Keeping Kids Healthy Advice
Escherichia coli, more commonly referred to as E. coli, is a common bacteria, and one of the many types of bacteria that lives and works within a person’s digestive system. Most species of E. coli do not pose any threat to humans; however, some can cause serious disease, such as those heard about recently in the news. These dangerous strains of E. coli are a major cause of diarrhea, which can range from mild to severe.
E. coli, since it is common in stool, can end up in food or water hat has been contaminated with it. Undercooked ground beef, unpasteurized milk, raw fruits and vegetables, and swimming pool water are common sources of E. coli. Children can also get urinary tract infections from E. coli, if the bacteria from their stool get into their urinary tract. It is also a common cause of sepsis (a blood infection) and meningitis (an infection of the lining of the brain and spinal cord) in newborns.
Symptoms of E. coli infection usually start about 7 days after exposure to the germ and may include:
Diarrhea which can be short-term or chronic, and can be accompanied by abdominal pain, blood in the stool or a high fever.
Children may develop hemolytic anemia, which is a low red blood cell count and can cause kidney failure.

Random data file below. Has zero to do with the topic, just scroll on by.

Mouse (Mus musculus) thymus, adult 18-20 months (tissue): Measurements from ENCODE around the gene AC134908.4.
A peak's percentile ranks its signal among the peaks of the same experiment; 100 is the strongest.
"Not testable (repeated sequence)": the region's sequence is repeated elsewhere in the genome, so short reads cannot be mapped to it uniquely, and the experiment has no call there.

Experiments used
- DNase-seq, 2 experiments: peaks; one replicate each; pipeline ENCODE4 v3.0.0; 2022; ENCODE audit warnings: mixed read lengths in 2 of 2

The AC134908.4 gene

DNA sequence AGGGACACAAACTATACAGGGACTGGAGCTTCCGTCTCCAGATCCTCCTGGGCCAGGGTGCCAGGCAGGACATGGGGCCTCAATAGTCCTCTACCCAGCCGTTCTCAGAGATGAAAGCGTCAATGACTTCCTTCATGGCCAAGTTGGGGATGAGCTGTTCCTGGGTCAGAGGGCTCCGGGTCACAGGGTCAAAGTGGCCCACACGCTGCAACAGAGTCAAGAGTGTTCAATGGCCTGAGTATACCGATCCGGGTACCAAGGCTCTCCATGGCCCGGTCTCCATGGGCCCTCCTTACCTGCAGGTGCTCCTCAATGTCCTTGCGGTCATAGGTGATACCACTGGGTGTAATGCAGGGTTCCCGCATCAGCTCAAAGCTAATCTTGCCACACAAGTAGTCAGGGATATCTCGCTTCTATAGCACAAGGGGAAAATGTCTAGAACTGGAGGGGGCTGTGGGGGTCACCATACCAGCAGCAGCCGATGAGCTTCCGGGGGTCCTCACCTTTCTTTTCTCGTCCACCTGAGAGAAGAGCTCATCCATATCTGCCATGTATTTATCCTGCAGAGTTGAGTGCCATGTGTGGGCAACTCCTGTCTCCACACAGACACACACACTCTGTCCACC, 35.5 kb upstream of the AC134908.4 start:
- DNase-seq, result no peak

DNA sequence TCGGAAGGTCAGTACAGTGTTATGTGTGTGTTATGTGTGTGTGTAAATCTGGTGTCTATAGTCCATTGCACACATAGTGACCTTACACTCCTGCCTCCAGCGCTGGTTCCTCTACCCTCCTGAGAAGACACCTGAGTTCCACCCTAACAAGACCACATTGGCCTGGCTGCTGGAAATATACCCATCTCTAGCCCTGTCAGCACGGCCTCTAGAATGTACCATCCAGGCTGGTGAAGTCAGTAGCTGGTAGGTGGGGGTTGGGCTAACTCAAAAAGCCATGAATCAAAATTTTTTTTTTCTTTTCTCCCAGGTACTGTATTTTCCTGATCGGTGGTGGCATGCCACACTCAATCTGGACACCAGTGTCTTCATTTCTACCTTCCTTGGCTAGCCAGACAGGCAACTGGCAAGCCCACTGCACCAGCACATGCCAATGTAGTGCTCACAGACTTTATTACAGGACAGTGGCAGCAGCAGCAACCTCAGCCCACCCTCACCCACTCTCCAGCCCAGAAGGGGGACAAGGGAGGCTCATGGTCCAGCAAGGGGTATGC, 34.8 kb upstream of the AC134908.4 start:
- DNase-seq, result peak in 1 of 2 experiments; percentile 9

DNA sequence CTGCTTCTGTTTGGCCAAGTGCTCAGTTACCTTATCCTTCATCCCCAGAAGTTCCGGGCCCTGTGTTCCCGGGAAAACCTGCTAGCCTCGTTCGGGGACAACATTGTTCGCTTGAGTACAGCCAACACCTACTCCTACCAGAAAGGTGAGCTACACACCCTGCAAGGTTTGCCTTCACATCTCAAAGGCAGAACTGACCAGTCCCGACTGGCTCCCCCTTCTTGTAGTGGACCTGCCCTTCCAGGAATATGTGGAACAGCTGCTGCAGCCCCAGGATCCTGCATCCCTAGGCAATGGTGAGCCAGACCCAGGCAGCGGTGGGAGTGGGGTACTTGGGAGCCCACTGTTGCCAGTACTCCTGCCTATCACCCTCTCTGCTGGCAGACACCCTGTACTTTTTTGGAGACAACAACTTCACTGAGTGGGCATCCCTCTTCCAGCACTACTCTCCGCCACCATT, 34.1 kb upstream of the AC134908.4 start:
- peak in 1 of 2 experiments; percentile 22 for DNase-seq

Burning when urinating and an increase in urination if the infection is in the urinary tract
Infected newborns may develop pauses in breathing, poor feeding, temperature that is either too high or too low, irritability, or excessive sleepiness.
There is no special way to treat an E. coli infection other than drinking a lot of water and watching for complications. Medicine to stop diarrhea should not be taken unless prescribed by your doctor because it will keep the germs in the intestines.
You can prevent the spread of E. coli by:
Washing hands carefully with soap before cooking
Cooking ground beef thoroughly to at least 155?F
Defrosting meat in the refrigerator or microwave instead of letting it sit on the counter to defrost.
Keeping raw meat and poultry separate from other foods.
Putting cooked hamburgers on a clean plate
Not drinking milk or apple juice that has not been pasteurized
Keeping food refrigerated or frozen
Refrigerating leftovers immediately or throw them away
Washing carefully hands if you have diarrhea, using hot water and soap for at least 30 seconds.
Not letting your child swim in pools or at water parks if he or she has diarrhea.
Teaching your child not to swallow swimming pool water.
Though the infection usually clears on its own, if your child becomes dehydrated, he or she may require hospitalization. If your child has blood in his or her stool, call your pediatrician.